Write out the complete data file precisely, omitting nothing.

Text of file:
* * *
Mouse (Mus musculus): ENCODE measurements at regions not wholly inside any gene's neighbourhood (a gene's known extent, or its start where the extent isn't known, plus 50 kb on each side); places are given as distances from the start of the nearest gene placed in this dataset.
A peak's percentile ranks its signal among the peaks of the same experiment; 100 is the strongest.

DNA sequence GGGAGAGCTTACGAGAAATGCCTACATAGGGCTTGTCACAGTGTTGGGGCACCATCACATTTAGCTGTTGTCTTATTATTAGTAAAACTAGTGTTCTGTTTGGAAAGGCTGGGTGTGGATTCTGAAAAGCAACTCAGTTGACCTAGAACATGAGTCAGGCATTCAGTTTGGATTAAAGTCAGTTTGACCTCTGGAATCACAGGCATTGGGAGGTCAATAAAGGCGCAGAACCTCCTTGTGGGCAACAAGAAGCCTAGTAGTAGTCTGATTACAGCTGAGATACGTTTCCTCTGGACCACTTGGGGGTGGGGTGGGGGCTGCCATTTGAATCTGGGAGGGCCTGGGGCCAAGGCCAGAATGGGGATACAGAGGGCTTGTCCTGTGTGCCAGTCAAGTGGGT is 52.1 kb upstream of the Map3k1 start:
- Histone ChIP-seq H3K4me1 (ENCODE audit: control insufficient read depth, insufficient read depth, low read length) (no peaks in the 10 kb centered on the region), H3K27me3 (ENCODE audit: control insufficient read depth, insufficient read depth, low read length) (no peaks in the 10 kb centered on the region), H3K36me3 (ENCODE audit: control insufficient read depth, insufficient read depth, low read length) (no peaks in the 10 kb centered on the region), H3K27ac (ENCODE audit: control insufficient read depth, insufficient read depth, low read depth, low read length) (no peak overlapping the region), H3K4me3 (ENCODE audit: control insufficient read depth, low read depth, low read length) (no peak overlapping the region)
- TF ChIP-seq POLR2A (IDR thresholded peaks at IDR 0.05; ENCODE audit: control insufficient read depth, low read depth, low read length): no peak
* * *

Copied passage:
Mouse (Mus musculus): ENCODE measurements at regions not wholly inside any gene's neighbourhood (a gene's known extent, or its start where the extent isn't known, plus 50 kb on each side); places are given as distances from the start of the nearest gene placed in this dataset.
A peak's percentile ranks its signal among the peaks of the same experiment; 100 is the strongest.

DNA sequence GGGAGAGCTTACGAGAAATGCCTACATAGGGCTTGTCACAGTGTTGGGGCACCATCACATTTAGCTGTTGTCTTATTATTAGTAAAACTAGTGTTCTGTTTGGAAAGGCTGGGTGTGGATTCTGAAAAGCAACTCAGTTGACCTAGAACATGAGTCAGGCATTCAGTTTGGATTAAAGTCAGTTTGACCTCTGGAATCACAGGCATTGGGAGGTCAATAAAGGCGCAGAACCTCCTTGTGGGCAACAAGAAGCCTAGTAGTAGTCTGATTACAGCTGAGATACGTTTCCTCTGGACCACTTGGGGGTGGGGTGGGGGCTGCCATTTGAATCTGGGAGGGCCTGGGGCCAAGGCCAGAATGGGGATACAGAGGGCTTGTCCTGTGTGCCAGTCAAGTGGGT is 52.1 kb upstream of the Map3k1 start:
- Histone ChIP-seq H3K4me1 (ENCODE audit: control insufficient read depth, insufficient read depth, low read length) (no peaks in the 10 kb centered on the region), H3K27me3 (ENCODE audit: control insufficient read depth, insufficient read depth, low read length) (no peaks in the 10 kb centered on the region), H3K36me3 (ENCODE audit: control insufficient read depth, insufficient read depth, low read length) (no peaks in the 10 kb centered on the region), H3K27ac (ENCODE audit: control insufficient read depth, insufficient read depth, low read depth, low read length) (no peak overlapping the region), H3K4me3 (ENCODE audit: control insufficient read depth, low read depth, low read length) (no peak overlapping the region)
- TF ChIP-seq POLR2A (IDR thresholded peaks at IDR 0.05; ENCODE audit: control insufficient read depth, low read depth, low read length): no peak